Prevention of radiation-induced nephropathy and fibrosis in a model of bone marrow transplant by an angiotensin II receptor blocker

Agostino Molteni*, John E. Moulder, Eric P. Cohen, Brian L. Fish, Joan M. Taylor, Patricia A. Veno, Lisa F Wolfe, William F. Ward

*Corresponding author for this work

Research output: Contribution to journalArticlepeer-review

47 Scopus citations

Abstract

Nephropathy, interstitial pneumopathy, and renal and lung fibrosis are major complications of bone marrow transplantation (BMT). This study evaluated the antifibrotic property of an angiotensin II (A2) type-1 receptor blocker (L-159,809) and compared it with those of Captopril and Enalapril, two angiotensin-converting enzyme (ACE) inhibitors, in a rat model of BMT. Male WAG/Rij/MCW rats received a preparative regimen of 60 mg/kg body wt of cytoxan (i.p., Days 9 and 8) and 18.5 Gy of total body irradiation (TBI) in six twice daily fractions (Days 2, 1, and 0) followed immediately (Day 0) by BMT. Modifiers were given in drinking water from Day 10 until autopsy, 8 weeks after BMT. Rats treated with TBI plus cytoxan alone developed severe nephropathy. Trichrome staining showed marked collagen deposition in glomeruli, renal interstitium, and renal arteries and arterioles (especially in their adventitia). Collagen deposition and renal damage were markedly reduced by the three modifiers. Of the three, L-158,809-treated rats had slightly thinner vessels and slightly less collagen than nonirradiated normal controls. The study shows the effectiveness of these drugs in the protection of the renal parenchyma from the development of radiation-induced fibrosis. It also indicates a role for angiotensin II in the modulation of collagen synthesis.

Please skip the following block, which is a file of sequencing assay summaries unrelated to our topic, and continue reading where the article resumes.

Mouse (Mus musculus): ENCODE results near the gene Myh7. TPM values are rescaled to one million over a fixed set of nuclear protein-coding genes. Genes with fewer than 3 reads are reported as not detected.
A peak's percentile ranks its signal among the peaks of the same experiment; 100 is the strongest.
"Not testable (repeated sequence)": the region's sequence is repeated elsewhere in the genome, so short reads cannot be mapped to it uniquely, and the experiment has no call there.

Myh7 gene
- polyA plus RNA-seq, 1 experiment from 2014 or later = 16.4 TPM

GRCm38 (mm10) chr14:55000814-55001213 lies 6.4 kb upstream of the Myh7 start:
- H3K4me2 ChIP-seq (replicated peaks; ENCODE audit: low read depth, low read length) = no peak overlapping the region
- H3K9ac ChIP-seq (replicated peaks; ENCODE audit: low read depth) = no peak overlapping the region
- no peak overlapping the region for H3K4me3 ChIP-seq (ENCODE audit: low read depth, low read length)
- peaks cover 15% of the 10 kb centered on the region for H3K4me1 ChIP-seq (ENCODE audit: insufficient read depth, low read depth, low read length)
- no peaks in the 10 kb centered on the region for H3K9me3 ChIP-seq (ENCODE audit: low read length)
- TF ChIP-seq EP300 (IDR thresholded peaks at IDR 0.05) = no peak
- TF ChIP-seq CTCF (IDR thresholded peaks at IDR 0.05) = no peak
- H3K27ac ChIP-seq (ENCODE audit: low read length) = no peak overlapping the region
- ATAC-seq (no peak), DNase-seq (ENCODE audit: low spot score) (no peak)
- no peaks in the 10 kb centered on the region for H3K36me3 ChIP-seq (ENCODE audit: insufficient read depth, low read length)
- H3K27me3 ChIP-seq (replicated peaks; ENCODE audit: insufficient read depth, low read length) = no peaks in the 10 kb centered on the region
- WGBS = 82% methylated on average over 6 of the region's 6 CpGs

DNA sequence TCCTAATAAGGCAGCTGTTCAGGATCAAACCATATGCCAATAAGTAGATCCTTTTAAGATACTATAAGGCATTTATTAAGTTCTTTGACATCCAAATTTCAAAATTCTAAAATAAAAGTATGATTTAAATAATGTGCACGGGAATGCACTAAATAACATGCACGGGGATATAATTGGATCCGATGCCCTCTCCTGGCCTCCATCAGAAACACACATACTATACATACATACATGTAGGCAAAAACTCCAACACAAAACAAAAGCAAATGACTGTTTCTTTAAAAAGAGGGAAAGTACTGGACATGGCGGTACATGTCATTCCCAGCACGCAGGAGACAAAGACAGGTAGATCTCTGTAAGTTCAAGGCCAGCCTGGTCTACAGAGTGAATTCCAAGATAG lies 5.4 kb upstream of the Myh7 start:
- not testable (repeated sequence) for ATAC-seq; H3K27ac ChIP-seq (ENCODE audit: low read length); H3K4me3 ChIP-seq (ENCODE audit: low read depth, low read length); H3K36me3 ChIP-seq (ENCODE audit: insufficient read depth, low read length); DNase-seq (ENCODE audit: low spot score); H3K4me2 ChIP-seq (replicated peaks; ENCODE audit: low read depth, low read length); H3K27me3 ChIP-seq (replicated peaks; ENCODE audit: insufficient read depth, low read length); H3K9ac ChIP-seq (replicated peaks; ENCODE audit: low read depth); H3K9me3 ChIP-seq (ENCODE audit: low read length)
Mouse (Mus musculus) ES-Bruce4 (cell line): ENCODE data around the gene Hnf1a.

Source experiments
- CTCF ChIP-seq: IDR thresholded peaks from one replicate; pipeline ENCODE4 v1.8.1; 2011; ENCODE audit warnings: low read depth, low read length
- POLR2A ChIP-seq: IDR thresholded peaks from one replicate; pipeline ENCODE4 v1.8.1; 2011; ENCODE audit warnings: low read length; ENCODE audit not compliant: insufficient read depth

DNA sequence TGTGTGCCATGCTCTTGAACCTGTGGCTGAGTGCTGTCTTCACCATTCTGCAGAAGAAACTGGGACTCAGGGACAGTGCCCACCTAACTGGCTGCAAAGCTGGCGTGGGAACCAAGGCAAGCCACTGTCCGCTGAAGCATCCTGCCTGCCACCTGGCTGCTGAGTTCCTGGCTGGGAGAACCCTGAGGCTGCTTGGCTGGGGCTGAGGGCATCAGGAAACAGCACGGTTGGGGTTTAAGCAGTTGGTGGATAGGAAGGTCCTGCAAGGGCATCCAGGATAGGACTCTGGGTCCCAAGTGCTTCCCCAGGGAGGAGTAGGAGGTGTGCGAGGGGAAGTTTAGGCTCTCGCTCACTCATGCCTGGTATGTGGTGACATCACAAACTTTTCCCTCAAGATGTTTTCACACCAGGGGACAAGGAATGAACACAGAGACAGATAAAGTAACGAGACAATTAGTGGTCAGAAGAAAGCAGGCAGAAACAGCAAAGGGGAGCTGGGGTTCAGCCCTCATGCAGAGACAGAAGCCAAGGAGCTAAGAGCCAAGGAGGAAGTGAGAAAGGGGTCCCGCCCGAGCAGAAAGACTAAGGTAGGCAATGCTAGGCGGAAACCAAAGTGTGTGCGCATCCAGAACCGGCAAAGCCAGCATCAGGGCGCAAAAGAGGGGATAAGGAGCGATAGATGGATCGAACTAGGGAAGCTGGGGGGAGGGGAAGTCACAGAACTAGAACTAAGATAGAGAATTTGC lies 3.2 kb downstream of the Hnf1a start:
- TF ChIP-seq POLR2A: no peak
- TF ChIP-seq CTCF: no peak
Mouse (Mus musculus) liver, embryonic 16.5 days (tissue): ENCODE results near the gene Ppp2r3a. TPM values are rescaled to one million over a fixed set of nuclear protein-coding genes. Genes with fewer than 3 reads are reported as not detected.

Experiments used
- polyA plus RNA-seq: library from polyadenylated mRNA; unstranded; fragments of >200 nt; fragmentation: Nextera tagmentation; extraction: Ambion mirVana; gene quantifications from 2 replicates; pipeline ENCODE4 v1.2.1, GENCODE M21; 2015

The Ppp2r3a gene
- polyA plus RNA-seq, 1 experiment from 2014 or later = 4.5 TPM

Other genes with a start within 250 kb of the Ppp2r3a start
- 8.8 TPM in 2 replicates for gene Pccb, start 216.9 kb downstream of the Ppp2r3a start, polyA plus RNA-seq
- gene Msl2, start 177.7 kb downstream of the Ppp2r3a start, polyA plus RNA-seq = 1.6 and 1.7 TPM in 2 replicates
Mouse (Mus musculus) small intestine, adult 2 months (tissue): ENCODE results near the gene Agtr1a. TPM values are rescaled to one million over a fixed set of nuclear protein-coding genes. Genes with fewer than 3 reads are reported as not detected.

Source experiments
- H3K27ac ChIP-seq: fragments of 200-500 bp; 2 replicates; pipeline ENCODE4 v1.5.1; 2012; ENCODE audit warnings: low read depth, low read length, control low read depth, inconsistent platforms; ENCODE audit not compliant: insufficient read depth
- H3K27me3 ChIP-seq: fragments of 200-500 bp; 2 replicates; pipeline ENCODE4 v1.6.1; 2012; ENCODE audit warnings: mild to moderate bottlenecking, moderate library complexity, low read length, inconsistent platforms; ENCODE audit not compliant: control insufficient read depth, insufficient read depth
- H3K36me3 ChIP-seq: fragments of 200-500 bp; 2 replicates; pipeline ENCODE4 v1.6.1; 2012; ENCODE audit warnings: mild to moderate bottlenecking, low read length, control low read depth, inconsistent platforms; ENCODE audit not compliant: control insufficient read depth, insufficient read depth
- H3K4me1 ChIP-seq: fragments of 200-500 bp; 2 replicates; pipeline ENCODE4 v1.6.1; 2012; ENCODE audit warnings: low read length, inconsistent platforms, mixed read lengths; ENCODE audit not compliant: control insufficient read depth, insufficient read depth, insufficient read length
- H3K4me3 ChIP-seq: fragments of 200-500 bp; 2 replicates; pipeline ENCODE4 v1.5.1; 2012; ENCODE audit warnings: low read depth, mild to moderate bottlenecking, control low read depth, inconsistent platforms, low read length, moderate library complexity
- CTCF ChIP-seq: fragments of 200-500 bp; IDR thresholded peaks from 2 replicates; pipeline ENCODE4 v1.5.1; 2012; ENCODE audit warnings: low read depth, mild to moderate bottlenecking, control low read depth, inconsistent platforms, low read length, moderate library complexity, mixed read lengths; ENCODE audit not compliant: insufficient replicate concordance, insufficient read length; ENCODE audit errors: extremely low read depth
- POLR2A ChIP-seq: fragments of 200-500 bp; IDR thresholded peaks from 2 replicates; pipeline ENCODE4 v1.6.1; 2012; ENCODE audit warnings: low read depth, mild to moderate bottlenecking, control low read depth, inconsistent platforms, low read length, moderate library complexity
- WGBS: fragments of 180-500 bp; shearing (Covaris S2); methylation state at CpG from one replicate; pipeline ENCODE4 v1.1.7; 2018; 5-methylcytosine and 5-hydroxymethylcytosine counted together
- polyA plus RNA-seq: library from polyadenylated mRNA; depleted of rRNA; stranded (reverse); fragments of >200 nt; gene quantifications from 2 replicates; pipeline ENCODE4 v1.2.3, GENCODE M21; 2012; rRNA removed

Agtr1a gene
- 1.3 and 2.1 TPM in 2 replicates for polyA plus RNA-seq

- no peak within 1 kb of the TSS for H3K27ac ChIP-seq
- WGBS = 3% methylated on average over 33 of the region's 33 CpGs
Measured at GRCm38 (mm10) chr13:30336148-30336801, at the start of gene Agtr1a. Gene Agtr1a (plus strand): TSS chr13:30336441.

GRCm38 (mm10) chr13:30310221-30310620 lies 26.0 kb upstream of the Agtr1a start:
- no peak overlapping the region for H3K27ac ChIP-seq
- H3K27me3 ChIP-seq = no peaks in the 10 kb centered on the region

Original languageEnglish (US)
Pages (from-to)1016-1023
Number of pages8
JournalExperimental Biology and Medicine
Volume226
Issue number11
StatePublished - Dec 1 2001

Keywords

  • Angiotensin II receptors
  • Angiotensin-converting enzyme inhibitors
  • Nephropathy
  • Radiation

ASJC Scopus subject areas

  • Biochemistry, Genetics and Molecular Biology(all)

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